Thursday, December 16, 2010


(Don't even try to pronounce that - it's a tricky one)
We have two married couples in our group. During our stay in the training villages, one of the couples managed to both lose their wedding rings in the sea (only his was the real one, hers was a replacement). So they bought new rings when we got back to the hotel and we threw them a wedding.

The groom and the best man

One of the crazy aunts from group 82

The maid of honor

Lotofaga language class

And we all ended up in the pool

Life in the Training Village

The training village was quite the adventure. My immediate host family consisted of five sisters, age 18, 14, 10, 6, and 4, and one brother age 6, but there were also always a bunch of cousins/aunts/uncles/friends around. It took me forever to learn people’s names, and by the time I left I still wasn’t entirely sure who I was related to, nor could I tell you their names. Immediate family was too much for me to handle anyway.

My host family had a fairly large compound, with a ginormous front yard. My room was one of two rooms with a door that locked in the entire compound. I understand why most houses are open fales in Samoa – those four walls keep in all the heat. It wasn’t too bad in the middle of the day when I left my blinds closed because it keeps the sun out, but it holds in all the heat at night.

I’ve kind of gotten used to the weather here, but I haven’t come to grips with the fact that I will be continuously sweaty while I am here. While in the training villages, we had a span of four or five days when it was constantly cloudy, windy, and rained off an on, and I felt so cold that I had to pull out my sweatshirt. But mostly it was really hot, and those cold showers are nice and refreshing at the end of a long day. Now that I am back in the hotel for one week, I find it very ironic that it is so much more of a luxury to have air conditioning and a hot shower when a cold shower on a hot day is pretty much the same thing.

Training in the village consisted of two weeks of teaching practicum in the Samoan schools, but mostly it was just language, language, language. Sometimes I feel like I know plenty of Samoan to get by, but other times I feel like I’m incapable of holding a conversation because I only know the bare minimum. I’m sure I’m really somewhere in the middle and I’ll always feel like I’m lacking the word I’m looking for, but I really do think I know enough to get by for now. The vowel sounds seem to be the determining factor in Samoan words. There are so many ways to pronounce the vowels, and so many different vowel combinations. I feel like I do when I was trying to pronounce umlauts in German – I can’t quite get my tongue around them and I don’t have an ear for the subtle differences yet. Another tricky thing I’ve noticed about Samoan is that most of the words have multiple meanings. For example, tali. Tali is my Samoan name, but it also means “answer” so whenever my teacher said something about “tali,” I always thought she was asking me a question, but she was really just telling us as a class to answer the question. It took me about two weeks to figure that one out. I have a riddle for you; see if you can figure out what this sentence means.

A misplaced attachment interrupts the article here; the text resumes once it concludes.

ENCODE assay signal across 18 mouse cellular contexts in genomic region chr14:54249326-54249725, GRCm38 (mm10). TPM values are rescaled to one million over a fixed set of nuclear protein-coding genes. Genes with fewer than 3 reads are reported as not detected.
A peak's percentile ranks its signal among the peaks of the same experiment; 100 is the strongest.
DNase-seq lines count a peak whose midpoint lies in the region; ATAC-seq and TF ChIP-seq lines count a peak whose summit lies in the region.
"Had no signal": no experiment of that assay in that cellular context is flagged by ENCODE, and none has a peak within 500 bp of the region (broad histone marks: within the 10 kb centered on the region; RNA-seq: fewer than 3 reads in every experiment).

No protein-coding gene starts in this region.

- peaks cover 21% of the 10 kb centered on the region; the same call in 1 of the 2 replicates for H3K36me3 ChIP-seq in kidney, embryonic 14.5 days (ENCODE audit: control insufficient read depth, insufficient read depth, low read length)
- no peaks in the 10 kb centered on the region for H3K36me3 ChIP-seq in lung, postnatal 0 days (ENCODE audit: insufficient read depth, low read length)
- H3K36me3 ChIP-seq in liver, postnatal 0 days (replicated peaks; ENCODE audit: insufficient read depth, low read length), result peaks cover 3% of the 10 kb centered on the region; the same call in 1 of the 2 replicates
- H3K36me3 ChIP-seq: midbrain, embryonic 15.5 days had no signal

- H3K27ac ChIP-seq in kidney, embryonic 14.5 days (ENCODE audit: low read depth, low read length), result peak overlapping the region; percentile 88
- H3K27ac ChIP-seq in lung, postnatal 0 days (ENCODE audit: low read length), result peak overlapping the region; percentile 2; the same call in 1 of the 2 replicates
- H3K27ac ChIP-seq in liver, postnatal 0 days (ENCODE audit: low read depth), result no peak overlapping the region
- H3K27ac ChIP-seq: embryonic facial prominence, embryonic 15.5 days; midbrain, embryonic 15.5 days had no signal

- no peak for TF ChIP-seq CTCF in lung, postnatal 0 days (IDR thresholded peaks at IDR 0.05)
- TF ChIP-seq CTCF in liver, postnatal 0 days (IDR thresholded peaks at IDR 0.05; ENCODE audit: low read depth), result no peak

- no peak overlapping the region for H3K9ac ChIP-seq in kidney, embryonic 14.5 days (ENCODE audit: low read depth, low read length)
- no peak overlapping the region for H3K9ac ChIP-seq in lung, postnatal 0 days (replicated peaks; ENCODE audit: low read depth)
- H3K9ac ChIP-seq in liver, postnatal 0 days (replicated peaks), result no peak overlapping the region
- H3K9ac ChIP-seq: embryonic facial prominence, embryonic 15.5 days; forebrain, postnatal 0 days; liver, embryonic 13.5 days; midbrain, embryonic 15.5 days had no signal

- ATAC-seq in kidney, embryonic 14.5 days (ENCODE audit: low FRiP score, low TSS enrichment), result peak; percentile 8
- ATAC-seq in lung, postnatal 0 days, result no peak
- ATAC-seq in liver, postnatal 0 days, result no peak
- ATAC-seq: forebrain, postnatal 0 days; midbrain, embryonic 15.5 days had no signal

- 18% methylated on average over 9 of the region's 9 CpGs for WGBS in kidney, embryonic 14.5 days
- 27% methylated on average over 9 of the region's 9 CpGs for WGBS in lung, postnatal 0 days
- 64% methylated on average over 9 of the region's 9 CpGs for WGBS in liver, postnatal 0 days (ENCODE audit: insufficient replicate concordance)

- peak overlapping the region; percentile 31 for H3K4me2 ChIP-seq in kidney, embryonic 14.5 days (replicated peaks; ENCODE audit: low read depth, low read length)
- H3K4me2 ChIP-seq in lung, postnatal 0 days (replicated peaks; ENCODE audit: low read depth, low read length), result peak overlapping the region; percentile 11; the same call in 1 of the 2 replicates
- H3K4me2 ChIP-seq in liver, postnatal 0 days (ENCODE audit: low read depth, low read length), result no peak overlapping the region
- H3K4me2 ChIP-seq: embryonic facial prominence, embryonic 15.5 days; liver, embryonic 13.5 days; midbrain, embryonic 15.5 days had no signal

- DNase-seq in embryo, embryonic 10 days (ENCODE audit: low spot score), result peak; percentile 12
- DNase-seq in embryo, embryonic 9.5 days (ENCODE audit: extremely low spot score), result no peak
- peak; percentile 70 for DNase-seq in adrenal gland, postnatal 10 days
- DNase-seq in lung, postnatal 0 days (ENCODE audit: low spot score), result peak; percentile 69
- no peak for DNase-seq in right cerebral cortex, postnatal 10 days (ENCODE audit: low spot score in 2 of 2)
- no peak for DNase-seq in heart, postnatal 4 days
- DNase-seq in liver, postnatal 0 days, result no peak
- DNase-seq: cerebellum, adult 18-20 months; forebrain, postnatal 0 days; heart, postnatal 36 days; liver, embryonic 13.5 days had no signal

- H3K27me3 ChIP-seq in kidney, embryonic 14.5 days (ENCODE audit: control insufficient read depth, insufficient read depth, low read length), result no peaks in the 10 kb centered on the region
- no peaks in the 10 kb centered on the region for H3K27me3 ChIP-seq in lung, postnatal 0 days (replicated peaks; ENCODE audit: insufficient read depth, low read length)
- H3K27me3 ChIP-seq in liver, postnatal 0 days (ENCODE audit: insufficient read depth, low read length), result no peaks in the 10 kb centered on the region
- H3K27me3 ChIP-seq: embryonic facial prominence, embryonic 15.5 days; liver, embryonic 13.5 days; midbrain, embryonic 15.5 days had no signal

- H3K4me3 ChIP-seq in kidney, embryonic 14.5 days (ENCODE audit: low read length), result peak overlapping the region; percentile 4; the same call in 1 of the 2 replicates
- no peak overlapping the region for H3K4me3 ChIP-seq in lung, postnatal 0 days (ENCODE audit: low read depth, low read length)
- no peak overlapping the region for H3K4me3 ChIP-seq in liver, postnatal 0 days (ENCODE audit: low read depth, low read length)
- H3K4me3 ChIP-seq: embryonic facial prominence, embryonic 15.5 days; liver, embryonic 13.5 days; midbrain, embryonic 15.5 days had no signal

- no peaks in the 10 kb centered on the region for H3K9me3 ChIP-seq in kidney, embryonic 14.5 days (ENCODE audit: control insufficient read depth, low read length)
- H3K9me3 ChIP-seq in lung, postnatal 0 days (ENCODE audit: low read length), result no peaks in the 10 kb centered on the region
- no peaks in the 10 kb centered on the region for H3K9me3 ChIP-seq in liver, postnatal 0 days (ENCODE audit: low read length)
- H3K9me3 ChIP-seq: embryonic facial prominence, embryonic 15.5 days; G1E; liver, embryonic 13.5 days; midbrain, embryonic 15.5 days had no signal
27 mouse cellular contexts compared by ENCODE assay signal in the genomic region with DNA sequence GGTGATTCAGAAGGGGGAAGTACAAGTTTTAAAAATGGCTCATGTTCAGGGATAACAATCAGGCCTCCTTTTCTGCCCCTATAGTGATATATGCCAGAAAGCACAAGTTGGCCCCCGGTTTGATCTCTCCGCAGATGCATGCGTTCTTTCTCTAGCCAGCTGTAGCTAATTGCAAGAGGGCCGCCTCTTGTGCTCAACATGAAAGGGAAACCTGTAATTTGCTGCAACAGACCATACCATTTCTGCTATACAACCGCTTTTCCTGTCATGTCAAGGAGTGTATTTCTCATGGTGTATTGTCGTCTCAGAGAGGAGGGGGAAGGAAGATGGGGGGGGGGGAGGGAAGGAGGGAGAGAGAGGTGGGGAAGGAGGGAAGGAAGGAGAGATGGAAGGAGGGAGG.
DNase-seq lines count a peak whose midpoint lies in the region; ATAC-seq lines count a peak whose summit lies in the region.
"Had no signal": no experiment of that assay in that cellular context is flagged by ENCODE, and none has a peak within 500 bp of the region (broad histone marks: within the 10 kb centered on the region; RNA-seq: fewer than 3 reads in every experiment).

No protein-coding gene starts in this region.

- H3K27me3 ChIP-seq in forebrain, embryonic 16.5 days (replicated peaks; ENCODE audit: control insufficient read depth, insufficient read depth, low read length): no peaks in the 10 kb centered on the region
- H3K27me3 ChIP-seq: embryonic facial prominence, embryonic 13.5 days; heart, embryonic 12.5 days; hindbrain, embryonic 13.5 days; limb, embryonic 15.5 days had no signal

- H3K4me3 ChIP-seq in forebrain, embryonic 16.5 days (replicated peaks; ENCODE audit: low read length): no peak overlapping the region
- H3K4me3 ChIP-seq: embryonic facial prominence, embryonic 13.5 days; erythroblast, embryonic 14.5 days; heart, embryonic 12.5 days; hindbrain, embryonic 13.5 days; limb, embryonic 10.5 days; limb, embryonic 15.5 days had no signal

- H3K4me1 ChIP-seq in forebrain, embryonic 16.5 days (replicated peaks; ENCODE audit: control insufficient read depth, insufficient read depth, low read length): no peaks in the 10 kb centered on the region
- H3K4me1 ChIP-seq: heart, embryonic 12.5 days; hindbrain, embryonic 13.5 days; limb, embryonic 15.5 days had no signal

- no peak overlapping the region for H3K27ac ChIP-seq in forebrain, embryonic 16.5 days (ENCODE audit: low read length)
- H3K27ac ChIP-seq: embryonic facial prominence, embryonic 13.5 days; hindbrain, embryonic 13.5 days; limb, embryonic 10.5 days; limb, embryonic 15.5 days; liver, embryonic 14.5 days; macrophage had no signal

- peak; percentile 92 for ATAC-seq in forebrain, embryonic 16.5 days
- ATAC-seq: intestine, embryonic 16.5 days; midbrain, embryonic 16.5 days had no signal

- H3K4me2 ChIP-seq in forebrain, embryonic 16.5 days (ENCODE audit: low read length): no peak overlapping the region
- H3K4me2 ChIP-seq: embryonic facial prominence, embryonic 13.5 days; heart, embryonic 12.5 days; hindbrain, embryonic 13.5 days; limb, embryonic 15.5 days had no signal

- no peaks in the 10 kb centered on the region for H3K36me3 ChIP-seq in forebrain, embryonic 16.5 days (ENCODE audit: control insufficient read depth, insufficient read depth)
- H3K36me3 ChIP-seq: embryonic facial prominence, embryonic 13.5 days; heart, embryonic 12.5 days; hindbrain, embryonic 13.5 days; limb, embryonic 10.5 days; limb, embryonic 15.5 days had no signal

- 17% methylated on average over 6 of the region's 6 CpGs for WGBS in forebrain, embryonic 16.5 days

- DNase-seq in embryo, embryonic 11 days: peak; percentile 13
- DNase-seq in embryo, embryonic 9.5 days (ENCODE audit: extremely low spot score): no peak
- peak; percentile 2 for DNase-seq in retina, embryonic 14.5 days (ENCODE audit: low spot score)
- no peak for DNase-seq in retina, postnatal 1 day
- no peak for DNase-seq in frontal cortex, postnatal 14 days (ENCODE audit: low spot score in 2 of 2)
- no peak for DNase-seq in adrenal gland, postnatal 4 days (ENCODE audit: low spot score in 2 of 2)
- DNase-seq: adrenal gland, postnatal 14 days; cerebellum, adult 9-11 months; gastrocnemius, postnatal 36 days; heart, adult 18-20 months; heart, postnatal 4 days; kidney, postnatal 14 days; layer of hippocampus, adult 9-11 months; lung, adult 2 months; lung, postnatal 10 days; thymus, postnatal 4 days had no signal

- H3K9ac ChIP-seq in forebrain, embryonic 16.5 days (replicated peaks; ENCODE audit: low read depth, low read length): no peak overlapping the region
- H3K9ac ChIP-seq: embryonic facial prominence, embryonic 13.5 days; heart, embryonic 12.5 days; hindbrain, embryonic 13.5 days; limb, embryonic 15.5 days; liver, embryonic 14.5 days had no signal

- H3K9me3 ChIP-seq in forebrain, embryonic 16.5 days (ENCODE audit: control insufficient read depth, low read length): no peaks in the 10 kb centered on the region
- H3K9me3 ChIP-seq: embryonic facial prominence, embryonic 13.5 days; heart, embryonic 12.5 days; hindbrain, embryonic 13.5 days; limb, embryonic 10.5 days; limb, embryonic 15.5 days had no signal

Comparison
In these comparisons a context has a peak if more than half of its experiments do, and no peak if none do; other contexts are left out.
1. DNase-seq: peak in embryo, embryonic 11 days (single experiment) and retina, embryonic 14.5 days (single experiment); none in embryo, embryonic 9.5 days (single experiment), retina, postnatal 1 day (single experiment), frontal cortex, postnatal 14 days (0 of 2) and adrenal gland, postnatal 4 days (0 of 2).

Hints – the sentence is in past tense (“sa” is a past tense marker)
            Fusi is a village
            Adjectives always follow the noun they are describing
Meanings of tusi
            Noun – a proper name (his name is Tusi), letter, book
            Verb – to write
            Adjective – striped (I’ll just give you this one – tusitusi is striped)

Sentence: Sa Tusi e tusi le tusi i le tusi tusitusi i Fusi.

When I would get back to my fale after training (the bike was generally left behind for walking, but I did perfect the art of riding a bike in a puletasi) there were usually about 20-30 people in my front yard playing volleyball. They used to play at the church, but I came home about a week into training and saw some of the boys digging holes in the ground to stick in giant logs. Then they climbed on each others’ shoulders (no ladders, chairs or anything to help them stand on each other) to tie up the volleyball net. So everybody started playing in my yard. I didn’t play very much because they are very intense players and I worried about my glasses breaking. The few times I did play, they seemed very impressed that I could serve the ball over the net. They would play volleyball for 2-3 hours, then leave just in time to get back to their fales for evening prayer (usually around 7:30-8).

My family insisted on dressing me pretty much 24/7. They would put me in a puletasi every morning for my language class and then I would get a different outfit when I got home because I didn’t need to be formal anymore. I’ve collected pictures of most (but not all) the outfits my family put me in. My personal favorite outfits are ones I don’t have pictures of because I couldn’t every figure out a way to ask my host family to take pictures of my outfits without asking why.

 I take issue with this picture because I am really not that short, but I look tiny in this picture

 Umbrellas became a regular accessory to any outfit - they are actually really useful here

Oh, and in case you're still wondering, that sentence translates to "Tusi wrote a letter in a striped book in Fusi"